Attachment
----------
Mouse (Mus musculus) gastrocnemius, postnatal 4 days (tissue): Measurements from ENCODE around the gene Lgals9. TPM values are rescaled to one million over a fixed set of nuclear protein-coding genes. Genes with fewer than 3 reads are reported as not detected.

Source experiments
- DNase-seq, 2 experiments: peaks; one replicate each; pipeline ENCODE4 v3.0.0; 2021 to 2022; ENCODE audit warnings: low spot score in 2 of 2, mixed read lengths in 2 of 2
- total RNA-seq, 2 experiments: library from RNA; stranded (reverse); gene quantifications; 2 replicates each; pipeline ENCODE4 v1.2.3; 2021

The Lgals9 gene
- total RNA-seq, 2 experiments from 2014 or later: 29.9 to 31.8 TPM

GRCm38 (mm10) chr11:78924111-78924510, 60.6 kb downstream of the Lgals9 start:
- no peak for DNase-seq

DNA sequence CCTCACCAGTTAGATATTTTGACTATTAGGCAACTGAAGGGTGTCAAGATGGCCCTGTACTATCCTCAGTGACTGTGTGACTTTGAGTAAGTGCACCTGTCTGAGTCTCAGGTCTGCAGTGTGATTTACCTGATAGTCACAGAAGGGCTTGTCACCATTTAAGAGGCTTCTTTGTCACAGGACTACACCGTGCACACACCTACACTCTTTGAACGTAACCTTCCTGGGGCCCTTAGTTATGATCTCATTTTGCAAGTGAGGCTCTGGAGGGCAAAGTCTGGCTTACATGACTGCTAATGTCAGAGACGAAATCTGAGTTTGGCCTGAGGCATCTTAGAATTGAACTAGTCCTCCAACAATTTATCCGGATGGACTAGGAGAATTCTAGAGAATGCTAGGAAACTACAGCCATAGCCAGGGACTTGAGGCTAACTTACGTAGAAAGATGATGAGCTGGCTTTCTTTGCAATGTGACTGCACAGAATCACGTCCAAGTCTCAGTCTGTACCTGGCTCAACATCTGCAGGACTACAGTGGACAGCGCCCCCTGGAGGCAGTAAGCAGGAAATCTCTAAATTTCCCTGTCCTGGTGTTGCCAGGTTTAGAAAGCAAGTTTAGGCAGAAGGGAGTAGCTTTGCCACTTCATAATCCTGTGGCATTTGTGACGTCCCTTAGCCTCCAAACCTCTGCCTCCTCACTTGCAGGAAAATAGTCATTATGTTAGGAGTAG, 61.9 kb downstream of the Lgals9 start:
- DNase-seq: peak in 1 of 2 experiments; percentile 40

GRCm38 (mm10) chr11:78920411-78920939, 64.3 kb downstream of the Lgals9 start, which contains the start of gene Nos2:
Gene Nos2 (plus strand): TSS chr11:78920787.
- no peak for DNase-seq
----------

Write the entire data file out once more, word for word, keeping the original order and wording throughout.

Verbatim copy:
Mouse (Mus musculus) gastrocnemius, postnatal 4 days (tissue): Measurements from ENCODE around the gene Lgals9. TPM values are rescaled to one million over a fixed set of nuclear protein-coding genes. Genes with fewer than 3 reads are reported as not detected.

Source experiments
- DNase-seq, 2 experiments: peaks; one replicate each; pipeline ENCODE4 v3.0.0; 2021 to 2022; ENCODE audit warnings: low spot score in 2 of 2, mixed read lengths in 2 of 2
- total RNA-seq, 2 experiments: library from RNA; stranded (reverse); gene quantifications; 2 replicates each; pipeline ENCODE4 v1.2.3; 2021

The Lgals9 gene
- total RNA-seq, 2 experiments from 2014 or later: 29.9 to 31.8 TPM

GRCm38 (mm10) chr11:78924111-78924510, 60.6 kb downstream of the Lgals9 start:
- no peak for DNase-seq

DNA sequence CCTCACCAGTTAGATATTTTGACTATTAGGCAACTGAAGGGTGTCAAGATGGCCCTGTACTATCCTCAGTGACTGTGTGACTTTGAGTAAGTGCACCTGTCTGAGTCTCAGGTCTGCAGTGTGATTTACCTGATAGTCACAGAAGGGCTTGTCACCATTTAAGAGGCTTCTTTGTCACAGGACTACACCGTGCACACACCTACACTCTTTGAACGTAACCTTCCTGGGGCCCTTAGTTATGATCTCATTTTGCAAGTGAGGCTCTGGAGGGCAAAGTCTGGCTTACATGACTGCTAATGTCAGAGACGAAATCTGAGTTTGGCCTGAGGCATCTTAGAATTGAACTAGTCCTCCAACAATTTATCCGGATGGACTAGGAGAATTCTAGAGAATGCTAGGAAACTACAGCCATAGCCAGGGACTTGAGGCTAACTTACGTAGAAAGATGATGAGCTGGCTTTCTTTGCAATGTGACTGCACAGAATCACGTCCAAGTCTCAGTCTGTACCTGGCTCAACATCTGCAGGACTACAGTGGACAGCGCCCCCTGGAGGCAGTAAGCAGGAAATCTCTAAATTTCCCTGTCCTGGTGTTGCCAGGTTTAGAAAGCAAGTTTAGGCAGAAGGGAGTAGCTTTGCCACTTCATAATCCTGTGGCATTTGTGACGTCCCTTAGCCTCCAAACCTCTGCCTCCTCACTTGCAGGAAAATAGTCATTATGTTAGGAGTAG, 61.9 kb downstream of the Lgals9 start:
- DNase-seq: peak in 1 of 2 experiments; percentile 40

GRCm38 (mm10) chr11:78920411-78920939, 64.3 kb downstream of the Lgals9 start, which contains the start of gene Nos2:
Gene Nos2 (plus strand): TSS chr11:78920787.
- no peak for DNase-seq